Day in and day out, nurses provide empathetic, compassionate care for patients experiencing some of the most difficult times of their lives. This kind of work takes an emotional toll on nursing professionals over time, potentially leading to compassion fatigue, or a decline in the ability to provide empathetic, compassionate care.
Many nurses experience this problem. Compassion fatigue reportedly affects 16% to 39% of registered nurses, with most reports coming from nurses working in areas like hospice, oncology, and emergency care.
Recognizing and addressing the signs of compassion fatigue may allow nursing professionals to seek the help they need to provide the best nursing care possible.
Signs of Compassion Fatigue
Compassion fatigue, also sometimes referred to as vicarious or secondary traumatization, often comes on more quickly than burnout. Nurse burnout and compassion fatigue share some similar signs, including emotional and mental exhaustion, feeling isolated, and a sense of disconnect between one’s work and the goals or cause at hand.
However, compassion fatigue often includes more specific signs:
- Impairment of judgement and behavior
- A loss of hope, self-worth, and self-esteem
- A potential for PTSD and depression
- Negative impact on spiritual identity and worldview
- An overall decline in morale
- A decrease in cognitive function and ability
- Disturbances in sleep pattern
Ways to Prevent and Deal With Compassion Fatigue
Identifying and managing signs of compassion fatigue early on can help nurses recover quickly. We sought advice from nurses on how to prevent or ease the effects of compassion fatigue, detailed below.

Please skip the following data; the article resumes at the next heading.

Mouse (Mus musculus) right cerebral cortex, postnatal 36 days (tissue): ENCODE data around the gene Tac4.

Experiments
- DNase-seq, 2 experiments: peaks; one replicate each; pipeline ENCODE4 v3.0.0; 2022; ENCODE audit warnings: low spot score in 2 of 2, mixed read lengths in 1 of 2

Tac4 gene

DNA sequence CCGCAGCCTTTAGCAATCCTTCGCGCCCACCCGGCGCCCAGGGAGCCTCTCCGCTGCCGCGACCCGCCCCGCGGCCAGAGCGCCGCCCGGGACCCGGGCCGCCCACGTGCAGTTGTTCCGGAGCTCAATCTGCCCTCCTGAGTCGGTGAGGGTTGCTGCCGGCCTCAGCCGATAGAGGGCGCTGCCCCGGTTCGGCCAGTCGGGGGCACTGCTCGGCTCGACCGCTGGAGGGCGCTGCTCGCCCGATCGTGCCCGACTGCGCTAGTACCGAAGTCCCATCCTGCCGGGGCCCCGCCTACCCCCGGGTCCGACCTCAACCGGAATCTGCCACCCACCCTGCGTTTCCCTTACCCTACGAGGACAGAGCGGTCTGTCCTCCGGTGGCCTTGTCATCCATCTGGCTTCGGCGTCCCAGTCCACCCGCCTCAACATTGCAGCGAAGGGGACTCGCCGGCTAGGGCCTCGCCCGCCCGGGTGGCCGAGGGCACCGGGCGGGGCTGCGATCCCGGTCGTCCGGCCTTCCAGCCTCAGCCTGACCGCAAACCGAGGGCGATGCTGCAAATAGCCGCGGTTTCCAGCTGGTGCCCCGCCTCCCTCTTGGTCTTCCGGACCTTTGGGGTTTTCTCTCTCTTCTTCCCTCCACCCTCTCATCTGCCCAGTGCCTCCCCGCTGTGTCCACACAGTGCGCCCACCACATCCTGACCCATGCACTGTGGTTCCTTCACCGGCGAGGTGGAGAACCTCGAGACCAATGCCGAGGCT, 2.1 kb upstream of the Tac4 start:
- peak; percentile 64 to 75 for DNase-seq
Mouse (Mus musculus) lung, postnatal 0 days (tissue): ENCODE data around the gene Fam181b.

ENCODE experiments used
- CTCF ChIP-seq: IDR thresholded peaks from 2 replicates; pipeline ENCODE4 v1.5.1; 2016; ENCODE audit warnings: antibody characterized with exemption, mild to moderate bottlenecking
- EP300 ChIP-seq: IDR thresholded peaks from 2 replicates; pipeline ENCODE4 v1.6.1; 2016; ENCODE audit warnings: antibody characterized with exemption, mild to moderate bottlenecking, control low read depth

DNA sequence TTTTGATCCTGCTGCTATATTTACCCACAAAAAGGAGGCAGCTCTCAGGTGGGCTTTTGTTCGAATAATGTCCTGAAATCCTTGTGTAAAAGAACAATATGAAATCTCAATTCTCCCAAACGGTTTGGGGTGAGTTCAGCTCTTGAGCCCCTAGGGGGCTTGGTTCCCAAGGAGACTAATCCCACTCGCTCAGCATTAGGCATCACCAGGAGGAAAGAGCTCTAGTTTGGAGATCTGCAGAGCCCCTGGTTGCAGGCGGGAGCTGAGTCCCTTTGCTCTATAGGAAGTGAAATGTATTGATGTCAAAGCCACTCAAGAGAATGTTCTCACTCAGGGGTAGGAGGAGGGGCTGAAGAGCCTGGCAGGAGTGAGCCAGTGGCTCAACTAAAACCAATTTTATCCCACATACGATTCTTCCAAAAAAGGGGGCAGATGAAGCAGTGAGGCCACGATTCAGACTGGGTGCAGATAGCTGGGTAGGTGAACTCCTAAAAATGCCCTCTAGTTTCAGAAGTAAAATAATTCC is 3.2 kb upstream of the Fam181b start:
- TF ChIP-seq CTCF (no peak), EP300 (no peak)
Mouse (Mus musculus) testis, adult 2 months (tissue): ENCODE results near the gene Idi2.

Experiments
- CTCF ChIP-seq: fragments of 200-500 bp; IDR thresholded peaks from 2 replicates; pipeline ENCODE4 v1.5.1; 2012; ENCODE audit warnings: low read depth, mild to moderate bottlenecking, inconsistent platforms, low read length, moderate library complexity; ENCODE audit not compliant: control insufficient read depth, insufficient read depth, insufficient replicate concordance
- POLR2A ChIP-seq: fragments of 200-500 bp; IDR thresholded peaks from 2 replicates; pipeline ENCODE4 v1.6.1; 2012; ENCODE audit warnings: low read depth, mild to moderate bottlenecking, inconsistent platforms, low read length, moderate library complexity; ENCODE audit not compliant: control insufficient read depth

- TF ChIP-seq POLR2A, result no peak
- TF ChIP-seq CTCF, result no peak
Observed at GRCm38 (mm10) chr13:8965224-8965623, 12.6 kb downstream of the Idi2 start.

Additional Resources for Nurses
- Compassion Fatigue Awareness Project This group aims to spread awareness of compassion fatigue. The organization's website offers resources for caregivers and healthcare professionals, including tips and self stress-tests.
- NursesRX This online resource for nursing professionals offers information on travel nursing and provides nurses with tips for combating compassion fatigue.
- RN.com Along with online continuing education opportunities, this website offers tips and tricks for dealing with compassion fatigue and helping co-workers who may also be suffering.
- Unrestrained Podcast Featuring psychiatry nurse Laurie Barkin, this free podcast episode details strategies for coping with vicarious trauma and compassion fatigue. Barkin draws on her extensive experience to provide support.
Jackie Murphy, EdD, RN, CPN, CNE completed her undergraduate studies at Gwynedd-Mercy University and Thomas Jefferson University. She earned an MSN in nursing education and faculty role and an EdD in educational leadership and management from Drexel University. She has worked in higher education since 2007, and currently teaches online graduate core courses, the nursing education track, and the complementary and integrative health program at Drexel. In addition to being a certified nurse educator, a certified pediatric nurse, and a certified school nurse, Murphy is certified in teaching meditation and mindfulness.
Mallorie Resendez Bassetti, CNM, MSN, is a practicing nurse-midwife in sunny Gilbert, Arizona. She works in private practice and attends births in the hospital. She is a graduate of Frontier Nursing University and earned her BS in nursing at Arizona State University prior. Currently, she is enrolled again at Frontier Nursing University to complete her doctorate of nursing practice. A self-proclaimed nerd, she loves keeping abreast of the latest research and is always fine-tuning her practice. She has a special interest in informed consent and shared-decision making.
Emma Leigh Geiser is a registered nurse, blogger at www.nursefern.com, freelance writer, and financial coach. She recently celebrated 10 years in the amazing field of nursing.